The 116th U.S Congress that began its two-year session in January 2019 is historic for a few reasons. The Speaker of the House, Nancy Pelosi, is not only the first woman to hold the position, but also is the first person to return to the Speaker’s office in the House since Sam Rayburn in 1955. On another historical note, 102 women were elected to the House of Representatives and 25 serve in the Senate — the most women ever elected to Congress. With next year marking one hundred years since ratification of the 19th Amendment, this Women’s History Month is about more than just looking back. In this resource, find a list of compelling questions, student activities, and resources and lesson ideas.
Dr. Jeremy D. Bailey, a political science professor, explains the presidential impeachment process from a constitutional and historical perspective.
The Constitutional Index breaks down the U.S. Constitution by Section, Amendment, and Clause and contains broader topics and themes. These are used to cross-reference Library resources in an effort to annotate constitutional history.
In this lesson, students will learn how state legislatures and governors can manipulate the redistricting process to gain an advantage for their party in the U.S. House of Representatives and state legislatures. Students will learn what constitutes gerrymandering and the typical types of gerrymandering used. Students will role play state legislators and collaborate to draw both gerrymandered and not gerrymandered districts. Students will consider the foundational redistricting case Baker v. Carr (1962) and classify arguments made in the case. In addition, students will evaluate the proper role of the Supreme Court in state redistricting cases.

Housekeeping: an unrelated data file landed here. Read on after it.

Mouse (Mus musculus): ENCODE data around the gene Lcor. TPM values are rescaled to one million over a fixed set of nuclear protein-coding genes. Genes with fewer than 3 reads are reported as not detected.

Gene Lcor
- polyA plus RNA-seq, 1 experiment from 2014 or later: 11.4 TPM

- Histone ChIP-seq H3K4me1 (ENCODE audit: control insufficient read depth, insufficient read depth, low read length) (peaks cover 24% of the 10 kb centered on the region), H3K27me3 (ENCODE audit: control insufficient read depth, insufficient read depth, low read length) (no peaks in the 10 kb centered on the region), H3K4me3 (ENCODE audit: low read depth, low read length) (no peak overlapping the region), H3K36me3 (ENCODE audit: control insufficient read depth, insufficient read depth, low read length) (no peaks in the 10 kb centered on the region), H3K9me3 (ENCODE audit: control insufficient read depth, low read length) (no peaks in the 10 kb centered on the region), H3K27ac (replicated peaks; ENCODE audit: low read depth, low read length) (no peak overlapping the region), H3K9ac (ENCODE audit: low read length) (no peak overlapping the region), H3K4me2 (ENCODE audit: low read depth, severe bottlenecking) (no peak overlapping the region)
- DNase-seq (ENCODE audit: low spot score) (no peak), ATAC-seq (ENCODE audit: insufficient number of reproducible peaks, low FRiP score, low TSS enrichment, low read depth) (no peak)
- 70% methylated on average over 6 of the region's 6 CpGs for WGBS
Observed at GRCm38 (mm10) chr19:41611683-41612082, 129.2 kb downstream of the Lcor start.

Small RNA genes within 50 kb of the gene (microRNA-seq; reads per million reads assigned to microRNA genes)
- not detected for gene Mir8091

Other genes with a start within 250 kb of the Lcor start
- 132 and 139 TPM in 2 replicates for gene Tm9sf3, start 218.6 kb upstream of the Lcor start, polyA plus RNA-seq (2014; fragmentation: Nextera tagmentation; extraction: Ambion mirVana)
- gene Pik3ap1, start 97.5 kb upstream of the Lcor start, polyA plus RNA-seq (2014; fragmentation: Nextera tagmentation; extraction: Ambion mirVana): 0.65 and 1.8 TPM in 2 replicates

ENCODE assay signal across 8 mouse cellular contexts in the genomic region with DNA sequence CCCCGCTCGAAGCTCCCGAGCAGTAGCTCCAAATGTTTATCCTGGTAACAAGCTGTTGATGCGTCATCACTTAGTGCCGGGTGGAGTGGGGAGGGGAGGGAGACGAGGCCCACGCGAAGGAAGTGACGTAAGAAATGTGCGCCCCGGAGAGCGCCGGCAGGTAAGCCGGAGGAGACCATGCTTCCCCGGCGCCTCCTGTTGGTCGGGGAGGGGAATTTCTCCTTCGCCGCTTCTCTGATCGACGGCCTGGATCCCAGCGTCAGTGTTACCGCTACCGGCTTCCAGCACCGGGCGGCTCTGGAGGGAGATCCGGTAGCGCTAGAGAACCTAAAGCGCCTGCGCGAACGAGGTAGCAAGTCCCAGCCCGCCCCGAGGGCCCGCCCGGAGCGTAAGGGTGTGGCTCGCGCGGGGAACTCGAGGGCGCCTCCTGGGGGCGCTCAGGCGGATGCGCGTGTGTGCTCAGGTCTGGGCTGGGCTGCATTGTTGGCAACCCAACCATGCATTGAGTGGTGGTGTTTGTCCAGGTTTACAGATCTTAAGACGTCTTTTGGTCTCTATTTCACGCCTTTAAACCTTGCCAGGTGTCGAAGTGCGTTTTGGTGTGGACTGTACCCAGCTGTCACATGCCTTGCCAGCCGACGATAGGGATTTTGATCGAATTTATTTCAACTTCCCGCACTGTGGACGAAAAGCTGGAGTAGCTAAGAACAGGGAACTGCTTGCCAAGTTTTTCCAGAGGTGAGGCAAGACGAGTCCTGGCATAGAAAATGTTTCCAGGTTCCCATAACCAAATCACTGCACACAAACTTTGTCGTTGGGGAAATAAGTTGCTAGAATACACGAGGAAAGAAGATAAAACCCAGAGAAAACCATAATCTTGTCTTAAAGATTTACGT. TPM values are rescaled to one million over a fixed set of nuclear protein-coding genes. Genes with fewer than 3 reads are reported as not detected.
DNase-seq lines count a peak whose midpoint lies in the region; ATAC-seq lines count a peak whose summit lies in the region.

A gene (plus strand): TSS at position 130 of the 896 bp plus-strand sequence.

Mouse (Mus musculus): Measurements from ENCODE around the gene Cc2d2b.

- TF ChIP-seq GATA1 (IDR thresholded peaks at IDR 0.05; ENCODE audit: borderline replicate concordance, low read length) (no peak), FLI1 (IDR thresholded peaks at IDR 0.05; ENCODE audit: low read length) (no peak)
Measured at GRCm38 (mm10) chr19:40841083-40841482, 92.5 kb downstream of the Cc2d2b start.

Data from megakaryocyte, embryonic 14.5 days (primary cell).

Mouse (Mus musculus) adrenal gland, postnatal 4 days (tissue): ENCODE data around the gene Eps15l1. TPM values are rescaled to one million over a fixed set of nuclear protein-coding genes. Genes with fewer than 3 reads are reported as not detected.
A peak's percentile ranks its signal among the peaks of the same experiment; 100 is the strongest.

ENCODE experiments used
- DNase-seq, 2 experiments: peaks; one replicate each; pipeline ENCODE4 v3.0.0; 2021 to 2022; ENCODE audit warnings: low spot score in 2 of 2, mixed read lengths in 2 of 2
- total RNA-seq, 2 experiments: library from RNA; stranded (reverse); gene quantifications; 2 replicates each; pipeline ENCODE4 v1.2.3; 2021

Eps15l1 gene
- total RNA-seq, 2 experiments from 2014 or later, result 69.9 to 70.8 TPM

This 8.5″ x 11″ poster maps the many steps in the U.S. Federal lawmaking process from the introduction of a bill by any Member of Congress through passage by the U.S. House of Representatives and U.S. Senate and approved by the President of the United States.
A text-based guide to the workings of Congress and the Federal lawmaking process from the source of an idea for a legislative proposal through its publication as a statute. As the majority of laws originate in the House of Representatives, the publication focuses principally on that body. This guide enables readers to gain a greater understanding of the Federal legislative process and its role as one of the foundations of the United States of America’s representative system of government.
When the delegates to the Philadelphia Convention convened in May of 1787 to recommend amendments to the Articles of Confederation, one of the first issues they addressed was the plan for representation in Congress. This lesson will focus on the various plans for representation debated during the Constitutional Convention of 1787.